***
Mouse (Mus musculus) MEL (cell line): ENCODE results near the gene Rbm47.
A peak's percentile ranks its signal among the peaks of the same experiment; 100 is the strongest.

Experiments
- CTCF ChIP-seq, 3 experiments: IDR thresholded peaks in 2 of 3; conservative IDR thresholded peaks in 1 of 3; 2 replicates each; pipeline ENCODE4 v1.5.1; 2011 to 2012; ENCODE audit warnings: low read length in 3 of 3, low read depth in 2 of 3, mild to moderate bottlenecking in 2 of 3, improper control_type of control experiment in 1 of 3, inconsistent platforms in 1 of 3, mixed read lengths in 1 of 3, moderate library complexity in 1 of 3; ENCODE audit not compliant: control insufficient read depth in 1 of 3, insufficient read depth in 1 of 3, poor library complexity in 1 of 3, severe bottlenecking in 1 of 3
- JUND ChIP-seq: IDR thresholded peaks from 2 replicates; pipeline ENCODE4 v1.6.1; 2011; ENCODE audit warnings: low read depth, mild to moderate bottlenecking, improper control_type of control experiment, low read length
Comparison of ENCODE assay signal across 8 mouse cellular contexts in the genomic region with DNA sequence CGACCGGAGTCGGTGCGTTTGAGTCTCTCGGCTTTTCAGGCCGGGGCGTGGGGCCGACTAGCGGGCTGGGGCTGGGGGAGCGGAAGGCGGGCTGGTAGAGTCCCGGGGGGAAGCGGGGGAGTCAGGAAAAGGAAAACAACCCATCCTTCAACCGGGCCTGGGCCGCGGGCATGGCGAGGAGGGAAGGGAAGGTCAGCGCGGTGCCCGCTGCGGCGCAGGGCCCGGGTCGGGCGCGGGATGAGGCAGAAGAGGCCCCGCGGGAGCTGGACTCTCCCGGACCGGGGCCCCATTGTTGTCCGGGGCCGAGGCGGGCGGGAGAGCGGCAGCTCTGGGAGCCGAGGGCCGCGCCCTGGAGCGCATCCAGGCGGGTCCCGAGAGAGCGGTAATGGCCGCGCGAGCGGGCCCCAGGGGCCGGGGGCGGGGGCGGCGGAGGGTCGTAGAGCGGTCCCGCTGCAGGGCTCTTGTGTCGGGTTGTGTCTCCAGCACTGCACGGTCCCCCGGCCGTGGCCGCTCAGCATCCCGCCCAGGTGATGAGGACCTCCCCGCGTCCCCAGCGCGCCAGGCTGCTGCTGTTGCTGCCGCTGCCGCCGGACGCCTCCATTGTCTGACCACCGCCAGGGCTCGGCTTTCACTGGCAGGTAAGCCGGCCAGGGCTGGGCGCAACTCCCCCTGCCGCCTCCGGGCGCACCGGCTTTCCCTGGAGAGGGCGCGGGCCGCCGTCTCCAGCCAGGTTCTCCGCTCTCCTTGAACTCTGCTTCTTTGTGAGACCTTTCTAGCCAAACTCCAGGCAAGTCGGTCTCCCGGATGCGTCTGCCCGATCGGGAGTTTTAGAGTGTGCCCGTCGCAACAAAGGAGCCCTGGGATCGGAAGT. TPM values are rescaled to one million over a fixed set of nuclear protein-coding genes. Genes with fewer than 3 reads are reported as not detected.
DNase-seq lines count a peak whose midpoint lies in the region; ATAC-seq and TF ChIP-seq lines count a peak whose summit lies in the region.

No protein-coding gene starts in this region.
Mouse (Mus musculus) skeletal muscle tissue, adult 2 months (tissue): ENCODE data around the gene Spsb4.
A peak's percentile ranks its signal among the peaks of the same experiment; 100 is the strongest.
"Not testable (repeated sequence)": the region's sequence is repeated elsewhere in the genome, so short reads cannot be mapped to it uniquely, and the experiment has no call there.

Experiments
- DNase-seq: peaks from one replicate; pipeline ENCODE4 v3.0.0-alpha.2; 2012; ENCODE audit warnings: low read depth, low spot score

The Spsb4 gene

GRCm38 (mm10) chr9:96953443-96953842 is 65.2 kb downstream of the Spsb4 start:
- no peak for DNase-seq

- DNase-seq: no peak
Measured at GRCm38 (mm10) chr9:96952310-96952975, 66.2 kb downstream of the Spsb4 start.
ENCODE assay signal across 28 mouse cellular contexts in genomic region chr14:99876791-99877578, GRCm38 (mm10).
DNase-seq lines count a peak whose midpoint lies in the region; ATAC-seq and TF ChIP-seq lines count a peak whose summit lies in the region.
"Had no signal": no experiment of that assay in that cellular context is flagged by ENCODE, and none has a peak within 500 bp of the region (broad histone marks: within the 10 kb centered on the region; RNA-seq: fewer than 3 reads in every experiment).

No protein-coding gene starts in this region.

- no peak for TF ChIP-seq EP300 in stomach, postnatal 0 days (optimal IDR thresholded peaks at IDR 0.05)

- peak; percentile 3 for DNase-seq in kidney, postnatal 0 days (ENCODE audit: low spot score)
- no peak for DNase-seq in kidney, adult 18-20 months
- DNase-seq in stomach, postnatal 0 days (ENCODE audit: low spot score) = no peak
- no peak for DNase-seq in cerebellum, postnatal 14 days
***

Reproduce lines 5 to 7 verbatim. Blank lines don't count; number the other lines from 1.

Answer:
- JUND ChIP-seq: IDR thresholded peaks from 2 replicates; pipeline ENCODE4 v1.6.1; 2011; ENCODE audit warnings: low read depth, mild to moderate bottlenecking, improper control_type of control experiment, low read length
Comparison of ENCODE assay signal across 8 mouse cellular contexts in the genomic region with DNA sequence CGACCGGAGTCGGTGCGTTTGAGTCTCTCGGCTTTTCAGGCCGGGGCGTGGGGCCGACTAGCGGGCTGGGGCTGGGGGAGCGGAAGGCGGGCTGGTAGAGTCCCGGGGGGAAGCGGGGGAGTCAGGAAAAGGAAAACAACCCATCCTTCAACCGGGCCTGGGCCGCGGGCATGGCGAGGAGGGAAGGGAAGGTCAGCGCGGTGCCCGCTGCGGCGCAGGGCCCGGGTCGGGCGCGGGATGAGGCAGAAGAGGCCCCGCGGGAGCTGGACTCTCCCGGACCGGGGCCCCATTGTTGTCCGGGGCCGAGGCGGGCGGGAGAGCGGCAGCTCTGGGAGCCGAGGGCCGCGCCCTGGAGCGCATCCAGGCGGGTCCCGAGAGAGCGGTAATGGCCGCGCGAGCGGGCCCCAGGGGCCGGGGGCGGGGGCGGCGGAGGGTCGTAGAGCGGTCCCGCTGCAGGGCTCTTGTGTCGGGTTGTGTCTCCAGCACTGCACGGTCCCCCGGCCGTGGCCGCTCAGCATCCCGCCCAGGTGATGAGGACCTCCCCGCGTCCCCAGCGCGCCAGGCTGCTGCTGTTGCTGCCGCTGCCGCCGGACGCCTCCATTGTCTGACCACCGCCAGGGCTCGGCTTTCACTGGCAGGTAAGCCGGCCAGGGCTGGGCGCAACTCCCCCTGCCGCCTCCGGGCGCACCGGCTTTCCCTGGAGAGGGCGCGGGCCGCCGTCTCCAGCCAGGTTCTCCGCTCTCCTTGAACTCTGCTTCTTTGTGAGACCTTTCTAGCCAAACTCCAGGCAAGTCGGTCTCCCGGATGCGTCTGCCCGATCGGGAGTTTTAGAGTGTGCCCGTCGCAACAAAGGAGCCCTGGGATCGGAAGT. TPM values are rescaled to one million over a fixed set of nuclear protein-coding genes. Genes with fewer than 3 reads are reported as not detected.
DNase-seq lines count a peak whose midpoint lies in the region; ATAC-seq and TF ChIP-seq lines count a peak whose summit lies in the region.